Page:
Pastor Mark Chanski serves as a professor of biblical studies for Reformed Baptist Seminary and teaches the seminary’s course on hermeneutics (i.e., the science of interpretation). In the spring of 2014, Mark gave a special lecture on the Hermeneutics of the Emergent Church (see below). Chanski demonstrates how earlier neo-orthodox and existential ideas that predominated the academia in the early and mid-twentieth century gave rise to post-modern thought, which in turn found its way into the church. Uncertainty, doubt, and even skepticism are now praised and serve as the interpretive lens through which the Bible is interpreted. Chanski not only exposes but critiques this unbiblical hermeneutic, contrasting it with the hermeneutic of Jesus and the apostles, which is predicated on certainty, faith, and conviction in the veracity and authority of God’s Word.

You can view Mark Chanski’s lecture here:

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Mistaking Green Jacket Treasure for Trash


2015 Masters champion Jordan Spieth spoke with Tom Rinaldi about his autistic, special needs sister Ellie: “She provides humility to our family. She allows us to see the big picture of things — to not stress too much if I made birdie or par on that hole. In reality, I’m lucky to be there. I’m lucky to have this opportunity.”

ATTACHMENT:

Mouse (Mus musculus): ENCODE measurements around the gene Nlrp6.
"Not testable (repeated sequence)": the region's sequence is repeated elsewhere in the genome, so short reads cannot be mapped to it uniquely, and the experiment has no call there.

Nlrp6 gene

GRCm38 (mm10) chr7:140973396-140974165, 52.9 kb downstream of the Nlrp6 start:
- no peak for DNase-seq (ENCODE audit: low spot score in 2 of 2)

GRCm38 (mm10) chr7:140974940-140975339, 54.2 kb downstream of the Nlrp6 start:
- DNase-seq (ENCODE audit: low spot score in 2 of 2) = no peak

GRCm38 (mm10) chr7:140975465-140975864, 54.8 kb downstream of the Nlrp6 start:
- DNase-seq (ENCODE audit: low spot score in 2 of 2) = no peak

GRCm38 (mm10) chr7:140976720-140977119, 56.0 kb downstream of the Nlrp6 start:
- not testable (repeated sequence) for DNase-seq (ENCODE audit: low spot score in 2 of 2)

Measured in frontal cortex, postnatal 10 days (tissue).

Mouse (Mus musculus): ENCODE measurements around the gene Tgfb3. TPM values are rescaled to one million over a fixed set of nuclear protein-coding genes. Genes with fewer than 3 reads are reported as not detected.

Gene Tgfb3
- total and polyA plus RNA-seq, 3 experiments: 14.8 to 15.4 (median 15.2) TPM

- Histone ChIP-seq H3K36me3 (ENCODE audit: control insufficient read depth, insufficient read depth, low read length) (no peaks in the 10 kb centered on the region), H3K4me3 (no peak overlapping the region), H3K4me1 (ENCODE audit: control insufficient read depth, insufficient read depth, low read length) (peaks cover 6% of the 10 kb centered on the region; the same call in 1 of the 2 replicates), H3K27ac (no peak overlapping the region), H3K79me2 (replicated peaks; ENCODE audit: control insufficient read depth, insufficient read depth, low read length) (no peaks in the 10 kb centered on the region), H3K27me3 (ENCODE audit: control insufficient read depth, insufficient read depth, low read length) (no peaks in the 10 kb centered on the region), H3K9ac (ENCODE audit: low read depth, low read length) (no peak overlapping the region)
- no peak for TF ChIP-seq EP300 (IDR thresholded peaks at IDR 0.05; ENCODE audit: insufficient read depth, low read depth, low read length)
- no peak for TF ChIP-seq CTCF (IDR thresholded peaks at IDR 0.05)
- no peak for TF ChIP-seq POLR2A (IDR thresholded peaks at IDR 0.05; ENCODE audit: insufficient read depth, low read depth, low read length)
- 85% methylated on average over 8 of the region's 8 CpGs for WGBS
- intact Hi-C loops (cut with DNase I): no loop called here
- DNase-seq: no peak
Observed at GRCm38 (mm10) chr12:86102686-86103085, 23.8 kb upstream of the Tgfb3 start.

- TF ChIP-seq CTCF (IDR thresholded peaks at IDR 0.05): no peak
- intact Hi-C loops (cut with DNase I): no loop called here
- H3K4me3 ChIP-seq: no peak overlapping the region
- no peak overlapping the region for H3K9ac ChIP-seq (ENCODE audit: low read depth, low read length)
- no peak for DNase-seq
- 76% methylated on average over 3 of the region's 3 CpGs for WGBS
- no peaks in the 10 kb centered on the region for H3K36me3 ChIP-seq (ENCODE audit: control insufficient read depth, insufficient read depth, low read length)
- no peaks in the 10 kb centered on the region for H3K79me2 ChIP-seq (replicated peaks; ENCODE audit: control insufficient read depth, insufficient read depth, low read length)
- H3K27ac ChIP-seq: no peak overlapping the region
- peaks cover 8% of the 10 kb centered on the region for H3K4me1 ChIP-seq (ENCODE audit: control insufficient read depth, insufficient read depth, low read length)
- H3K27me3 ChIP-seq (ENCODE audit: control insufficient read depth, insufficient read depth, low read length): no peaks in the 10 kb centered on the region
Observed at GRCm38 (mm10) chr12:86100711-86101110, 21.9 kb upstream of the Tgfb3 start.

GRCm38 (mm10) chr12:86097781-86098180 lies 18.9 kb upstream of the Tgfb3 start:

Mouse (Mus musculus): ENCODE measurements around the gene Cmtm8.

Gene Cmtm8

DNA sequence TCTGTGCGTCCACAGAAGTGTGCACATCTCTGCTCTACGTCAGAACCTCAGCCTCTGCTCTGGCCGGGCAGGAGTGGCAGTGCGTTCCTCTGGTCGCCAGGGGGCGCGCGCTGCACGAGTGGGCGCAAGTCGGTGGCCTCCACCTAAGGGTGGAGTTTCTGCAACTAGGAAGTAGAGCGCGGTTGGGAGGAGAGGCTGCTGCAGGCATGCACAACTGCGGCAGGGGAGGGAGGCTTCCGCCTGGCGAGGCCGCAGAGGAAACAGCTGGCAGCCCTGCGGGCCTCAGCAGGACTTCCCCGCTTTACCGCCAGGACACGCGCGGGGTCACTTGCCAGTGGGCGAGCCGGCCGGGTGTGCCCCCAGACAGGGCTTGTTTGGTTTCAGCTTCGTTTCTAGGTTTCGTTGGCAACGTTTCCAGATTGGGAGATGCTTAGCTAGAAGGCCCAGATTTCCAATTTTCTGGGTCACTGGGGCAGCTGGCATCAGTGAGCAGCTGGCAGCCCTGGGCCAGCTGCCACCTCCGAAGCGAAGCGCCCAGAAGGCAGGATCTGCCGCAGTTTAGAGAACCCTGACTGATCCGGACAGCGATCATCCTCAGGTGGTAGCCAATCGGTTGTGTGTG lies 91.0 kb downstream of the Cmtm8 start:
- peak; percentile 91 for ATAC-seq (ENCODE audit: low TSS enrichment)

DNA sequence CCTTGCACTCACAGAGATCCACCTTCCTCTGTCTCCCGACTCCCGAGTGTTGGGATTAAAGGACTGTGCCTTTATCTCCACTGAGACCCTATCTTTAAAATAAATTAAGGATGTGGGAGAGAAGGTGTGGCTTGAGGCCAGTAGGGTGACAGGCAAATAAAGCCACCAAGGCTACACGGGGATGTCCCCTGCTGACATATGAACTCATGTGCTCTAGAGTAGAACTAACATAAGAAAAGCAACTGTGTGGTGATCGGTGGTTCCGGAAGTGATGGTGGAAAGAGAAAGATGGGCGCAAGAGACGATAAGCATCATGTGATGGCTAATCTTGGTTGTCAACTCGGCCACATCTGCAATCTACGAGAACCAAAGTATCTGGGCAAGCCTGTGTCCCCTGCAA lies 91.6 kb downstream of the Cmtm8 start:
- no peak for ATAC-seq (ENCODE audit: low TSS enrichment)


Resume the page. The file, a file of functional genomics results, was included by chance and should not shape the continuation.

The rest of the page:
I remember years back reading of a man writing an essay on the most influential person in his life — his mentally retarded, invalid brother, who taught him the grace of humility and gave him perspective for life.  Wiping away drool and cleaning bedpans built character and taught invaluable lessons.

It sounds like Jordan sat at the feet of Ellie.  Undoubtedly, Ellie was used of the Lord as an essential ingredient in Jordan’s dauntless psychological makeup.  Profoundly, no Ellie for the Spieths, no green jacket for Jordan.